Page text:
Your problem is so special that probably no one else had to solve it before. You either have to write that library yourself or change the hardware. I don’t think that a software implementation is that hard as CrossRoads seems to think but it’s quite a lot of work. I would not use the SoftwareSerial library as an example because there the author switches off interrupts for longer times, stopping all activity for the duration of the transmission (or reception). You could use the TinyWireS library as an example of how to implement it, just use the external interrupt (pins 2 or 3 on the UNO) to get an interrupt for every clock signal the master sends, the take the state of the data signal and act accordingly. If coded correctly you could even live without external hardware because you can switch between input and output/LOW directly. Just be cautious and test with another Arduino first, otherwise you may blow your I2C master device with a faulty implementation.

Another possibility is to use for example an ATtiny1634 which offers the USI hardware as well as a UART. So you can have the ATtiny be the I2C slave which then talks to an Arduino (or PC) over the serial interface.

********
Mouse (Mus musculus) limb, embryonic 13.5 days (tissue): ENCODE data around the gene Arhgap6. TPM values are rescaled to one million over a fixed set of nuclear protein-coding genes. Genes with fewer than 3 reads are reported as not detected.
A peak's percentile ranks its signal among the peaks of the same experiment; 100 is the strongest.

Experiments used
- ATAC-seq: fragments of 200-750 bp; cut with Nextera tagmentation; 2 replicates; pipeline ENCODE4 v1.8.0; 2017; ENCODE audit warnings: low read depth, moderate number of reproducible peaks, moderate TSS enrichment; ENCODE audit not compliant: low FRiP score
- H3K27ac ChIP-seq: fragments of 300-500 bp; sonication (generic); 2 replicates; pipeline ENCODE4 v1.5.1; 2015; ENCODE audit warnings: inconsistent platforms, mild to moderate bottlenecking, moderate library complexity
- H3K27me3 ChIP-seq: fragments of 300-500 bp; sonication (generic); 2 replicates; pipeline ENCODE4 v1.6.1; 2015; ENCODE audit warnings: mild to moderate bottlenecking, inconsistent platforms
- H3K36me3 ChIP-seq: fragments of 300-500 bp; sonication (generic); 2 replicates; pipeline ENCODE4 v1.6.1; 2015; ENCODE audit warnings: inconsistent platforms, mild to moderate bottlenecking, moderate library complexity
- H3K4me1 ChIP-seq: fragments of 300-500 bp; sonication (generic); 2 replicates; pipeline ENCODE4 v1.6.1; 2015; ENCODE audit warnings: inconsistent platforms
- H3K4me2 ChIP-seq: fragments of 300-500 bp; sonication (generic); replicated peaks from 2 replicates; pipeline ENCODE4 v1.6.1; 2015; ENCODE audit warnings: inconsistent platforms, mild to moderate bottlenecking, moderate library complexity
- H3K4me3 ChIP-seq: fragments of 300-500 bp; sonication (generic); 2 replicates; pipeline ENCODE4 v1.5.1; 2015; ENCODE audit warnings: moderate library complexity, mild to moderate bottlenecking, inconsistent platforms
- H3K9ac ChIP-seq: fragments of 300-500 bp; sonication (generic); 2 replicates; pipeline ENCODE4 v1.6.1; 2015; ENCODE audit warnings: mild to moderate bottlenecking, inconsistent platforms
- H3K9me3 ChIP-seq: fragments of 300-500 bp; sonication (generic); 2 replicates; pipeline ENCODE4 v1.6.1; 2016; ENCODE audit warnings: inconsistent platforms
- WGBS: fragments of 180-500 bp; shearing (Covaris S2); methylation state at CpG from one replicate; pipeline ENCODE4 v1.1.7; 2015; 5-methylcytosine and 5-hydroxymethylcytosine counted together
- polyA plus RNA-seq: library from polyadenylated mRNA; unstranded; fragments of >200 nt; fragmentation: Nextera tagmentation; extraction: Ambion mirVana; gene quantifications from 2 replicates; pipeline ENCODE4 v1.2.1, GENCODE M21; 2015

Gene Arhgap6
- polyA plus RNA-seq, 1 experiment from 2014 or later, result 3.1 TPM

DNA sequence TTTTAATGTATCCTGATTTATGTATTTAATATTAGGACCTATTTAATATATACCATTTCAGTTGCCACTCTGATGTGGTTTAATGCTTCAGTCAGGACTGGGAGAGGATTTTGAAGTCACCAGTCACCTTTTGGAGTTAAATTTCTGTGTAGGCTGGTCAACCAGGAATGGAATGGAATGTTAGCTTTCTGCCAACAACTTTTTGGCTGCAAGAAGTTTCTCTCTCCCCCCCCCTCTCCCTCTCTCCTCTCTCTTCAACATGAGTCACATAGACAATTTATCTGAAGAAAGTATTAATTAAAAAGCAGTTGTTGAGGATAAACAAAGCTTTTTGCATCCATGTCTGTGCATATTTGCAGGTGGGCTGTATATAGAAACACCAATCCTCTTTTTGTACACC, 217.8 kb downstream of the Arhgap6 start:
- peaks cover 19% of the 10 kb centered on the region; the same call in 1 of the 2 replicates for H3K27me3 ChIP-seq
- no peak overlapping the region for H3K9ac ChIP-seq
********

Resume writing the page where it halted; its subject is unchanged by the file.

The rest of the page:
Thank you all :) I also think that using an ATtiny would be simpler than developping a library especially that I don't have much time to achieve my work. I was trying to find a solution with arduino because it's more efficient and easy to use when it comes to connectivity things (ethernet, usb ..). As a first step I'm gonna use an ATtiny and we'll see how it goes.

Do you please know any commercial ATtiny based board? All I can find are standalone ATtiny processors or Tutos on how to make the borad yourself.. An arduino-like board with an ATtiny processor would be great !

As you didn't specify which processor you're looking for: http://imall.iteadstudio.com/im130615003.html

Another, currently non-commercial, project (forum is in German): http://forum.boxtec.ch/index.php?topic=2417.0

The ITeaduino Tiny seems to be good. Gracias

Finally, I couldn't use an ATtiny as it wasn't as powerful as my simulation needs it to be. I should be working on high frequencies. So I will end up developping some bit banging I2C slave driver for Arduino or other since it will be hardware independant. Can anyone tell me from where to start and if there are some examples or samples to begin with? I found only bit banging drivers for masters or for slaves written in asm.. I should write sth in C.